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College of Arts & Sciences
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Current Faculty | Past Faculty

Dr. Gregory Fields
Professor, Philosophy
Ph.D. in Philosophy, University of Hawaii, 1994

Office: Peck 2211
Phone: (618)650-2461

Dr. Fields conducts research in comparative philosophy, ethnohistory, and preservation of Pacific Northwest culture and languages. He has interests in intercultural collaboration and ethical issues related to preservation, repatriation and access to intangible cultural material. Fields has a number of projects in progress (audio, video and textual) that document and explore Northwest history, thought and culture. His current projects include the audio collection Medicine Songs of the Four Seasons from the Straits and Coast Salish , forthcoming from Smithsonian Folkways, and three collaborations with Coast Salish culture-bearers on books accompanied by companion media: A Totem Pole History: The Work of Lummi Carver Joe Hillaire (2013), Rights Remembered: A Salish Grandmother Speaks on American Indian History and the Future (2016), and Sacred Breath: Pacific Northwest Culture and Medicine Teachings (under contract), all with University of Nebraska Press.

Michele Lorenzini

Michele Lorenzini
Instructor, Anthropology
M.A. in Anthropology, University of Illinois, 1998

Office: Peck 0211
Phone: (618)650-2909

Ms. Lorenzini is an archaeologist who has conducted research on Native sites examining beads acquired by trading furs to the French. Among other courses for Native American Studies, Ms. Lorenzini teaches the required course ANTH 205: Introduction to Native American Studies.

Rowena McClinton

Dr. Rowena McClinton
Professor, Historical Studies
Ph.D. in History, University of Kentucky, 1996

Office: Peck 0229
Phone: (618)650-2229


Dr. McClinton has translated and edited a two-volume ethnohistoric work, The Moravian Springplace Mission to the Cherokees (University of Nebraska Press, 2007). Dr. McClinton is a contributing editor to the website, "Women and Modern Empires." Dr. McClinton is guiding the effort to include Native American Women on the website. Her Native American collaborators for this project include Pauline Hillaire (Lummi Coast Salish) and Ardina Moore (Quapaw).

Buddy Paulett

Dr. Robert Paulett
Associate Professor, Historical Studies
Ph.D. in History, College of William and Mary, 2007

Office: Peck 1222 
Phone: 618-650-2414
URL: http:/


Dr. Paulett has published a book entitled, An Empire of Small Places: Mapping the Southeast Anglo-Indian Trade 1732-1795 (University of Georgia Press, 2012).

Corey Ragsdale

Dr. Corey Ragsdale
Assistant Professor, Anthropology
Ph.D. in Anthropology, University of New Mexico, 2015

Office: Peck 0403A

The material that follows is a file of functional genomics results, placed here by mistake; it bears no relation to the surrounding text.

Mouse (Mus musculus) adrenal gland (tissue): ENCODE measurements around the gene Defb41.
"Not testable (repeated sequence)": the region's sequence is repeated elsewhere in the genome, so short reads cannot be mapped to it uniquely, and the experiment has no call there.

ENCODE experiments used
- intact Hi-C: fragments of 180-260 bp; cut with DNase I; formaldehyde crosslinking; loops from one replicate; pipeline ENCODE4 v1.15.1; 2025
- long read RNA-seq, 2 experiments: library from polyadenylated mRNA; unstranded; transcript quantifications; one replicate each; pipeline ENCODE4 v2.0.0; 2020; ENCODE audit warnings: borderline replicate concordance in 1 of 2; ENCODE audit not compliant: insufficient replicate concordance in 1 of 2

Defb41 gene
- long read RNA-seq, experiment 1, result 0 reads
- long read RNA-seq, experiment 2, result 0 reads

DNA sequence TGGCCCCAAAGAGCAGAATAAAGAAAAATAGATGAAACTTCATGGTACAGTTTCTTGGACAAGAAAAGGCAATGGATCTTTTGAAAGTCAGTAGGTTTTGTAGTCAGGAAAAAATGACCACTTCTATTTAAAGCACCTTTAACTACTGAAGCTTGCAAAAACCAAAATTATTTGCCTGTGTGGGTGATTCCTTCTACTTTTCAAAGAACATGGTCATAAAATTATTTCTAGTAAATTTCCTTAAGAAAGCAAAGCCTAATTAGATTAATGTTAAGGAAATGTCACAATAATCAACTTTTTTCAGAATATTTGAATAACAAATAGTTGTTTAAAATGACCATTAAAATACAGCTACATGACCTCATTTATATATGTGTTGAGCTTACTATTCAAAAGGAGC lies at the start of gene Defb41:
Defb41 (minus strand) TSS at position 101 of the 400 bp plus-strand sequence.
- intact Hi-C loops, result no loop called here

Phone: 618-650-2933Email:

In accordance with the Native American Graves Protection and Reburial Act (NAGPRA), Dr. Ragsdale's collaborations with Native American tribes have facilitated the return and reburial of skeletal remains from over 1,000 native individuals excavated between the 1930's and 1960's. His most recent contributions are a manuscript in an edited volume on American Southwest bioarchaeology regarding the migratory patterns of the Jemez region of New Mexico from AD 1325 to 1550, as well as an article (in progress) for a special edition of Kiva regarding the relationships between the Gallina people and other groups from the Rio Grande Valley and San Juan Basin of New Mexico.

Dr. Cory Willmott
Associate Professor, Anthropology
Ph.D. in Anthropology, McMaster University, 2000

Office: Peck 0231
Phone: (618)650-2748

Dr. Willmott is currently writing a book entitled Clothed Encounters about the role of clothing and textiles in economic and political relations between British and Great Lakes Algonquian peoples. She is also engaged in a variety of studies that more broadly address Algonquian peoples' historic and contemporary material, visual and oral cultures. She is also a core member of an international digital circulation project, the Great Lakes Research Alliance for the Study of Aboriginal Culture (GRASAC), and the SIUE IRIS Center, both of which serve as resources to facilitate greater access to indigenous heritage through new technologies.

Julie Holt

Dr. Julie Zimmermann
Professor, Anthropology
Ph.D. in Anthropology, New York University, 2000

Office: Peck 0402
Phone: (618)650-2157

Dr. Zimmermann conducts archaeological research in the American Bottom and Illinois River Valley, investigating past Native American lifeways in this area. In 2009 she published an article titled "Rethinking the Ramey State: Was Cahokia the Center of a Theater State?" in American Antiquity. More of her ideas regarding the Native American hero Red Horn and his importance at Cahokia can be found in "Ritual Objects and the Red Horn State: Decoding the Theater State at Cahokia," which was published in Illinois Antiquity in 2013. 
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